A. The person has been exposed to a traumatic event in which both of the following have been present:

(1) the person experienced, witnessed, or was confronted with an event or events that involved actual or threatened death or serious injury, or a threat to the physical integrity of self or others (2) the person’s response involved intense fear, helplessness, or horror.

B. The traumatic event is persistently reexperienced in one (or more) of the following ways:

(1) recurrent and intrusive distressing recollections of the event, including images, thoughts, or perceptions.
(2) recurrent distressing dreams of the event.
(3) acting or feeling as if the traumatic event were recurring (includes a sense of reliving the experience, illusions, hallucinations, and dissociative flashback episodes, including those that occur upon awakening or when intoxicated).
(4) intense psychological distress at exposure to internal or external cues that symbolize or resemble an aspect of the traumatic event.
(5) physiological reactivity on exposure to internal or external cues that symbolize or resemble an aspect of the traumatic event.

C. Persistent avoidance of stimuli associated with the trauma and numbing of general responsiveness (not present before the trauma), as indicated by three (or more) of the following:

(1) efforts to avoid thoughts, feelings, or conversations associated with the trauma
(2) efforts to avoid activities, places, or people that arouse recollections of the trauma
(3) inability to recall an important aspect of the trauma
(4) markedly diminished interest or participation in significant activities
(5) feeling of detachment or estrangement from others
(6) restricted range of affect (e.g., unable to have loving feelings)
(7) sense of a foreshortened future (e.g., does not expect to have a career, marriage, children, or a normal life span)

D. Persistent symptoms of increased arousal (not present before the trauma), as indicated by two (or more) of the following:

(1) difficulty falling or staying asleep
(2) irritability or outbursts of anger
(3) difficulty concentrating
(4) hypervigilance
(5) exaggerated startle response

E. Duration of the disturbance (symptoms in Criteria B, C, and D) is more than one month.

F. The disturbance causes clinically significant distress or impairment in social, occupational, or other important areas of functioning.

Overall, the symptoms of PTSD are mostly the same in DSM-5 as compared to DSM-IV. A few key alterations include:
The three clusters of DSM-IV symptoms are divided into four clusters in DSM-5: intrusion, avoidance, negative alterations in cognitions and mood, and alterations in arousal and reactivity. DSM-IV Criterion C, avoidance and numbing, was separated into two criteria: Criteria C (avoidance) and Criteria D (negative alterations in cognitions and mood). The rationale for this change was based upon factor analytic studies, and now requires at least one avoidance symptom for PTSD diagnosis.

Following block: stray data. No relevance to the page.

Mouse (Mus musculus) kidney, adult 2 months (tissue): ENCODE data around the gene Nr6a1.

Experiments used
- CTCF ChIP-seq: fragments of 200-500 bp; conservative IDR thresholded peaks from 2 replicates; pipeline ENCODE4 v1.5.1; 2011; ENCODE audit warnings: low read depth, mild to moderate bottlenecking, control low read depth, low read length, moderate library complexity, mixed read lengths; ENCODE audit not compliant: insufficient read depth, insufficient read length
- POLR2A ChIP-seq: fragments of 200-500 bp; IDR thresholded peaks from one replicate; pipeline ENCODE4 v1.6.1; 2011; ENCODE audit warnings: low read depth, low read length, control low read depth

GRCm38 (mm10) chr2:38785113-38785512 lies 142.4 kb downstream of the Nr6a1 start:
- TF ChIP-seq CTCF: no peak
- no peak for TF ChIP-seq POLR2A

Three new symptoms were added:
Criteria D (negative alterations in cognitions and mood): persistent and distorted blame of self or others, and persistent negative emotional state
Criteria E (alterations in arousal and reactivity): reckless or destructive behavior
Other symptoms were revised to clarify symptom expression.
Criterion A2 (requiring fear, helplessness, or horror happen right after the trauma) was removed in DSM-5. Research suggests that Criterion A2 did not improve diagnostic accuracy (2).
A clinical subtype “with dissociative symptoms” was added. The dissociative subtype is applicable to individuals who meet the criteria for PTSD and experience additional depersonalization and derealization symptoms (3).
Separate diagnostic criteria are included for children ages 6 years or younger (preschool subtype) (4).
What are the implications of these revisions?

Assessment

PTSD assessment measures, such as the PC-PTSD, CAPS, and PCL, are being revised by the National Center for PTSD to be made available upon validation of the instruments. Please see our Assessments section for more information.
Prevalence rates

Based on initial analyses of the DSM-5 criteria, the prevalence of PTSD will be similar to what it is currently in DSM-IV (5,6). Research also suggests that similarly to DSM-IV, prevalence of PTSD for DSM-5 was higher among women than men, and prevalence increased with multiple traumatic event exposure (6).
National estimates of PTSD prevalence suggest that DSM-5 rates were slightly lower than DSM-IV (6). Discordant findings in diagnostic prevalence were attributable to three major changes in the DSM-5 criteria for PTSD: